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Swiss Chard, though a member of the beet family, doesn't develop the large root that beets do. Instead, chard is grown for its leaves and thick, edible stalks, which are treated as greens or pot herbs and cooked.
The plant will grow anywhere from 50 to 70 cm tall (20 to 28 inches.)
Almost all varieties of Swiss Chard have savoyed (wrinkly) large dark-green leaves. Most have either red stalks or white stalks, but one variety, Lucullus, grows with pale green stems. Other varieties have yellow and purplish stems.
Most chard varieties will start growing in gardens while the weather is still cool, and keep on growing, even after the first few chills of the fall.
Chard can be used as a "cut and come again" vegetable. You harvest the outer leaves, and leave the inner ones, which will keep on growing.
© Denzil Green
Red ChardRed chard is Swiss chard with red stalks. Sometimes, it almost looks like rhubarb.
It has a stronger flavour than white Swiss chard.
Varieties include Burpees Rhubarb Chard (also called Ruby Chard), Crimson Giant Swiss Chard, and Ruby Red.
- © Denzil Green
White ChardWhite chard is Swiss chard that has white stalks instead of red stalks. The leaves are still generally green and savoyed.
It has a milder taste than red chard, and is a bit more toothsome. It is sometimes called "Sweet White Chard" owing to the milder taste -- reflecting that it is often considered the best tasting of any coloured stem varieties of chard.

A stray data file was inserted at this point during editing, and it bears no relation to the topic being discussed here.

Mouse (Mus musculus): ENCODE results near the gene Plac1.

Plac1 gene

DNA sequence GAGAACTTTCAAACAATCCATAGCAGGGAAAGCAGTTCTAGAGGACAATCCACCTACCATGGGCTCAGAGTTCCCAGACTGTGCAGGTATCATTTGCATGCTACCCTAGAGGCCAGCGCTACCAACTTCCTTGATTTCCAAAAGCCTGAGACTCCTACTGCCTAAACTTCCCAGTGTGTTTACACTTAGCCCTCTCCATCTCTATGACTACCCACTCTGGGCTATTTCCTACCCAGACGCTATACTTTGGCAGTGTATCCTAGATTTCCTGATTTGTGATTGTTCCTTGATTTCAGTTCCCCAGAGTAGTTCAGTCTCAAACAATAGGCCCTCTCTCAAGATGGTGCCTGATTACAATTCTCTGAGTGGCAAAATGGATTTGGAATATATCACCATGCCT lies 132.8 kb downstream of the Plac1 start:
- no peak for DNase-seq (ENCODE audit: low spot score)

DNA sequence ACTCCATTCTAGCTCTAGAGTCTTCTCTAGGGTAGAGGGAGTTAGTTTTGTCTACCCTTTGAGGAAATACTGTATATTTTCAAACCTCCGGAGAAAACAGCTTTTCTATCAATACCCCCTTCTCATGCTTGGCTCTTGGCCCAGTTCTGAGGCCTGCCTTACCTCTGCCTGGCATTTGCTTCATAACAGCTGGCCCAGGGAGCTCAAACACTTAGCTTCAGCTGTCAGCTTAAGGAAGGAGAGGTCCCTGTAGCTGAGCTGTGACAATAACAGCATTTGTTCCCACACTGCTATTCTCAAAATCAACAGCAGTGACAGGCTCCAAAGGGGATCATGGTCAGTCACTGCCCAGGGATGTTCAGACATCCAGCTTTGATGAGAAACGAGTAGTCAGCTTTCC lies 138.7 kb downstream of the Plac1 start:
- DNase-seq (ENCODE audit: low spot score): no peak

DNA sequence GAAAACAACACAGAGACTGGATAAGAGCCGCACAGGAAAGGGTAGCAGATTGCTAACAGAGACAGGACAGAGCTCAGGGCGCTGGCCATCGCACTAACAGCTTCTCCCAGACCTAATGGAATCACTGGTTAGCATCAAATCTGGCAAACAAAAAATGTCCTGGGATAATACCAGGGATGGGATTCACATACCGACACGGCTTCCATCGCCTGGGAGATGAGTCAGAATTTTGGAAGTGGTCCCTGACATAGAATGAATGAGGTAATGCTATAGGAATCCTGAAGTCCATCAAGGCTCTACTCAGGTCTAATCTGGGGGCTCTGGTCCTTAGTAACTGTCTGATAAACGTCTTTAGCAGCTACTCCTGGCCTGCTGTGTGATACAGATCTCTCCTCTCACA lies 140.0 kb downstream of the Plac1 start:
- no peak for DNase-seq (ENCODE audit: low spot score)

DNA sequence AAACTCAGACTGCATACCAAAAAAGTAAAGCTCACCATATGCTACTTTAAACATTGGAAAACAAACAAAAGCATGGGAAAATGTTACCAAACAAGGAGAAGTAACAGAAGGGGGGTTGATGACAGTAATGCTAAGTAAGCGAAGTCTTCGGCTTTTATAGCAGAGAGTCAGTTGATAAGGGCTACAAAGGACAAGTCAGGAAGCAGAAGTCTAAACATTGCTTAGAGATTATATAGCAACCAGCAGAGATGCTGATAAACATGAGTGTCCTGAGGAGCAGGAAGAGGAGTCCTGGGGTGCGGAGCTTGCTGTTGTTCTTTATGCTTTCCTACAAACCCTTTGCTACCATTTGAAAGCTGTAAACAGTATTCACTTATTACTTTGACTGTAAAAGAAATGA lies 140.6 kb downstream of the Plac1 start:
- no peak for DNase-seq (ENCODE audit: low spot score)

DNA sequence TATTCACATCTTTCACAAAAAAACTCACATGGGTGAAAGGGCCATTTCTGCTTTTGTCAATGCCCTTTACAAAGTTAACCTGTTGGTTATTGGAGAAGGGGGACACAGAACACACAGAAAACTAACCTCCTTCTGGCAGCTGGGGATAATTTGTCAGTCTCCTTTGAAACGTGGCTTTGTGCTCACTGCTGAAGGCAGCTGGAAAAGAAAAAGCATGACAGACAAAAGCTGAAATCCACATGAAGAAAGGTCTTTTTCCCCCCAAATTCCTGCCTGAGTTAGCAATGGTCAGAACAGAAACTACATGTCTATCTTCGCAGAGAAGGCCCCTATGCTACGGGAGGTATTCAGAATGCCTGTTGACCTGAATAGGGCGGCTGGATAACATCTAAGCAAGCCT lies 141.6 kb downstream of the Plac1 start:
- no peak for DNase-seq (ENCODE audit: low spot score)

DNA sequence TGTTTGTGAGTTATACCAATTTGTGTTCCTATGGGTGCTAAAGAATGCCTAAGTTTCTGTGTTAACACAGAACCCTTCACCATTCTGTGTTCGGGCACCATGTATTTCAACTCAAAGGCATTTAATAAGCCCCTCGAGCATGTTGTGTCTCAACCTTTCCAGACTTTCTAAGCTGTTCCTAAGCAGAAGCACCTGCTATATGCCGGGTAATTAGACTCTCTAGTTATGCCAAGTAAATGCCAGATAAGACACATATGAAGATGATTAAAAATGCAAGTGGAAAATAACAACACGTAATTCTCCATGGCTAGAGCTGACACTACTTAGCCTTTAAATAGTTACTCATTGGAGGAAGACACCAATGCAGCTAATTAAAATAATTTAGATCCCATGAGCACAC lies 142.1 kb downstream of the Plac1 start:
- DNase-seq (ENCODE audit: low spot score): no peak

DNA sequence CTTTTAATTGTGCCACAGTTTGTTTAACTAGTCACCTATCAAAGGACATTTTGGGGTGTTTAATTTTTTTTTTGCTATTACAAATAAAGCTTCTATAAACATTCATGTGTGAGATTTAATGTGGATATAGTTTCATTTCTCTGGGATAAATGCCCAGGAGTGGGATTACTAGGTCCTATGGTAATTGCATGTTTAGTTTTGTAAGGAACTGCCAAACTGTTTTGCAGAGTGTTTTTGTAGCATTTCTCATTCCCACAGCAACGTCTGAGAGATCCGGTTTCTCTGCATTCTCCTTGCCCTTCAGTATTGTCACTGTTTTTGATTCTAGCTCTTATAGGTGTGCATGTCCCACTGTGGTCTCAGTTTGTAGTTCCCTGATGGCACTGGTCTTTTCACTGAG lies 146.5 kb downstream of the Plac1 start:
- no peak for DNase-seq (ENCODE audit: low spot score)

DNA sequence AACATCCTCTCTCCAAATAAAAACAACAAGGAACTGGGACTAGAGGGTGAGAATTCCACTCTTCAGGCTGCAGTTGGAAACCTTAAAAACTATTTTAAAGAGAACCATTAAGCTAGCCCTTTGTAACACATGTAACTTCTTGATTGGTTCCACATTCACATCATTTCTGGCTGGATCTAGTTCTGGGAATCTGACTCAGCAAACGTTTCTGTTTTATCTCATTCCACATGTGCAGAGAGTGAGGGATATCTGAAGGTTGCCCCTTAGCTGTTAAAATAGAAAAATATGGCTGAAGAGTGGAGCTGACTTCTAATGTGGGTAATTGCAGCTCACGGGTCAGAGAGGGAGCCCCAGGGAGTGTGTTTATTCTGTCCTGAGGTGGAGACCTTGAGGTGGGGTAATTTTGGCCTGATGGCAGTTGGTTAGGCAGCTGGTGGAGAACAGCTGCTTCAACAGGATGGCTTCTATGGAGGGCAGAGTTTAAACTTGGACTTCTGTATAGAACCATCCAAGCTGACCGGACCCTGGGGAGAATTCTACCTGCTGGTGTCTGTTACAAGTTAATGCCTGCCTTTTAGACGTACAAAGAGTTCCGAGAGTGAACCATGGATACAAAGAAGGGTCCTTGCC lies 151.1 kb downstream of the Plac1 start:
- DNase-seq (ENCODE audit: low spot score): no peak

Varieties include Argentata (an Italian breed), Fordhook Giant, Large White Ribbed, Paros and Silverado.
The stalks, boiled, steamed or microwaved on their own, can be treated like asparagus and served in a butter and lemon sauce. Or you can bake the stalks in a cheese sauce with a breadcrumb topping. Cut stalks into 5 to 7.5 cm (2 to 3 inch ) pieces.
In a pressure cooker, cook for 2 minutes on high.
You can also just chop the leaves and the stalks together and cook them together.
The "chard" part of the name came about because it was thought to be a variety of cardoon, which the French name for is "chardon." It was actually a beet whose root had just shrivelled, but the name stuck.
Beets originally grew with almost no roots to speak of: the large-shaped beet root that we are now familiar with seems to have come about in the 1500s.